Lt Joseph Petrosino Association in America | NYPD approaches 100th anniversary of its only overseas death
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NYPD approaches 100th anniversary of its only overseas death

NYPD approaches 100th anniversary of its only overseas death

One hundred years ago, the NYPD's only secret weapon in the war on terror was a brave lieutenant known in Little Italy as "the Detective in the Derby."

The terrorists of that time were called the Black Hand, ruthless gangsters who preyed on Italian-American immigrants, and Lt. Giuseppe (Joseph) Petrosino was dispatched to Sicily on an intelligence-gathering mission.

Petrosino was ambushed by gunmen near a statue of Garibaldi in downtown Palermo. Thursday will mark the 100th anniversary of Petrosino's assassination, the only cop murdered overseas in the department's history.

"Giuseppe Petrosino was a pioneer among Italian-Americans in policing, and among investigators everywhere as an expert on organized crime who ... recognized its evils and who sacrificed his life trying to stop its reach into American life," Police Commissioner Raymond Kelly said.

Petrosino's legend is largely unknown outside the NYPD, although he was the subject of a 1960 film called "Pay or Die," starring Ernest Borgnine. A school in Long Island City and a tiny park in lower Manhattan near a tenement where he lived have been named after him.

At least four Petrosinos followed his great gumshoe-prints into law enforcement - nephews Prospero and James were in the NYPD.

Grandnephew Joseph Petrosino is a prosecutor in the Brooklyn district attorney's office. His son Joseph Petrosino is a rookie cop in Jackson Heights, Queens.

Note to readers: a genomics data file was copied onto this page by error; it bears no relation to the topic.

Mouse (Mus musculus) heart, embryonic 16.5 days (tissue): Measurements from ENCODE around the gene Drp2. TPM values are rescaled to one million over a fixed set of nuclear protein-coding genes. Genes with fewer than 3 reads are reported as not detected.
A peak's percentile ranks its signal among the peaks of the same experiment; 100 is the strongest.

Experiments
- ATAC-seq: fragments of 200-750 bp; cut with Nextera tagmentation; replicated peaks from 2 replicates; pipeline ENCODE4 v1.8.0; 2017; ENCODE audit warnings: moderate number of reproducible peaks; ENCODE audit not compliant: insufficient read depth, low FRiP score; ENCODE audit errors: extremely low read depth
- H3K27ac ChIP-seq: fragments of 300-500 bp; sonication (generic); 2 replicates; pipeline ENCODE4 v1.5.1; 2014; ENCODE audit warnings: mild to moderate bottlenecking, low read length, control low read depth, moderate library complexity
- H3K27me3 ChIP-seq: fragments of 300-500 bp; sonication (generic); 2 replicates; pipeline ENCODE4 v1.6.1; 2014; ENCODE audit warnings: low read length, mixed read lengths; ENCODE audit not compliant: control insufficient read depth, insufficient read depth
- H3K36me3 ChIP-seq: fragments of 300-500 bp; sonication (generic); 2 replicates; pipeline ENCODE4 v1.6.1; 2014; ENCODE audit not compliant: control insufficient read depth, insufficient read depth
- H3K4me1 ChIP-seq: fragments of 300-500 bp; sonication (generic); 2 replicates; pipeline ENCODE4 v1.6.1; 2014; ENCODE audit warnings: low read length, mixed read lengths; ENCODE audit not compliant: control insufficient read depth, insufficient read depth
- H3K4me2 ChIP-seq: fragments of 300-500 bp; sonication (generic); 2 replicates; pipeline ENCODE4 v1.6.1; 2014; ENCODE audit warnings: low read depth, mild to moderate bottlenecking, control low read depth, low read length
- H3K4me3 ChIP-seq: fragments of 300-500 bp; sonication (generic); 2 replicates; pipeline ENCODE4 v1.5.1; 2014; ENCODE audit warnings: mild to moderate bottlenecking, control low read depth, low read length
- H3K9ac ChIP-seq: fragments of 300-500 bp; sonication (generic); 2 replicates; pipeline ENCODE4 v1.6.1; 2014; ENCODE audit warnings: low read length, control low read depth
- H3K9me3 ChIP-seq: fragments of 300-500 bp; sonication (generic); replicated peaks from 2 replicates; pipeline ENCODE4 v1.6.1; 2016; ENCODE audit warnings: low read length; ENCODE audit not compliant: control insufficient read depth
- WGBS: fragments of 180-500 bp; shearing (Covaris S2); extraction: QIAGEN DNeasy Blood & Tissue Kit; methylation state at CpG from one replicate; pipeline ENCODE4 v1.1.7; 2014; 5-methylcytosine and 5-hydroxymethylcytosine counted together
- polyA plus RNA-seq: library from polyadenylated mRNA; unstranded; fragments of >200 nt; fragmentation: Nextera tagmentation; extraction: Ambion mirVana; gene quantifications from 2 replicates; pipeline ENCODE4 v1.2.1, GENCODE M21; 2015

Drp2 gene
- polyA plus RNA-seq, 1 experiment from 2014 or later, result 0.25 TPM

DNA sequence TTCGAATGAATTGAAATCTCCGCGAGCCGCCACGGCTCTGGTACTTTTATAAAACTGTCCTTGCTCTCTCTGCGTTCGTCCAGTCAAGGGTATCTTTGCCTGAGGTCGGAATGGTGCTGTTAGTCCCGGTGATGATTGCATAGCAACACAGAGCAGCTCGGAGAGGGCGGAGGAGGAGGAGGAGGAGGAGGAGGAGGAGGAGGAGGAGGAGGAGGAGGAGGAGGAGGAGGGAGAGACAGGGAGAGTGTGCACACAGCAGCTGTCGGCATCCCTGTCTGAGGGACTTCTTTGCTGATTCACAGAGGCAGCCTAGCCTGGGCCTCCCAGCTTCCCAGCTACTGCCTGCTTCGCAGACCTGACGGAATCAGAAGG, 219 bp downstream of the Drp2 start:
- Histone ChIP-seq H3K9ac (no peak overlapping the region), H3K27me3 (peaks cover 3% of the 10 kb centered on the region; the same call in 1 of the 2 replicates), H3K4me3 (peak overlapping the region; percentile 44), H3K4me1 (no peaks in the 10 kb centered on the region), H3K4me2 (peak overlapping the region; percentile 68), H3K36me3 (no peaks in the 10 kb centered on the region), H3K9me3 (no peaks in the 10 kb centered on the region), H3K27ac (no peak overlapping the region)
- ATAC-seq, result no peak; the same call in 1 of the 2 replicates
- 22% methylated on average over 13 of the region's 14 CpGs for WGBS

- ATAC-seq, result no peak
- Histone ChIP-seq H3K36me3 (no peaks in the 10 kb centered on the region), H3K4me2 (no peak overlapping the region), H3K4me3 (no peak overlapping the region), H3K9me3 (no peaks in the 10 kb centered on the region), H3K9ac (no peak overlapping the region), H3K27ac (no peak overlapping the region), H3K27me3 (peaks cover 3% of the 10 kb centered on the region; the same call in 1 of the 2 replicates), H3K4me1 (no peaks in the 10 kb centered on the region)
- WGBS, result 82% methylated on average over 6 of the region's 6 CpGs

The prosecutor said his grandmother took him to see the film at the Bliss Theater in Queens, near Calvary Cemetery, where the hero is buried.

"My grandmother spoke mostly Italian, but I remember she used used to say, 'He was such a good man,'" Petrosino told the Daily News. "I am proud of him. It's terrific to have him as an ancestor. I wanted to be one of the good guys, too."

Thomas Reppetto, author of "NYPD: A City and Its Police," said Petrosino was the forerunner of New York detectives functioning as intelligence officers in other countries - an investigative tactic Kelly has expanded to station detectives in Tel Aviv, London and Singapore on counter terrorism assignments.

"The 100th anniversary of Petrosino's murder reminds us of the dangers faced by the 21st century NYPD," Reppetto said.

Petrosino lay in state at St. Patrick's Cathedral and 250,000 spectators paid their respects, the author said. 

President Theodore Roosevelt, who as police commissioner had promoted Petrosino, once said of him: "He did not know the meaning of fear." 



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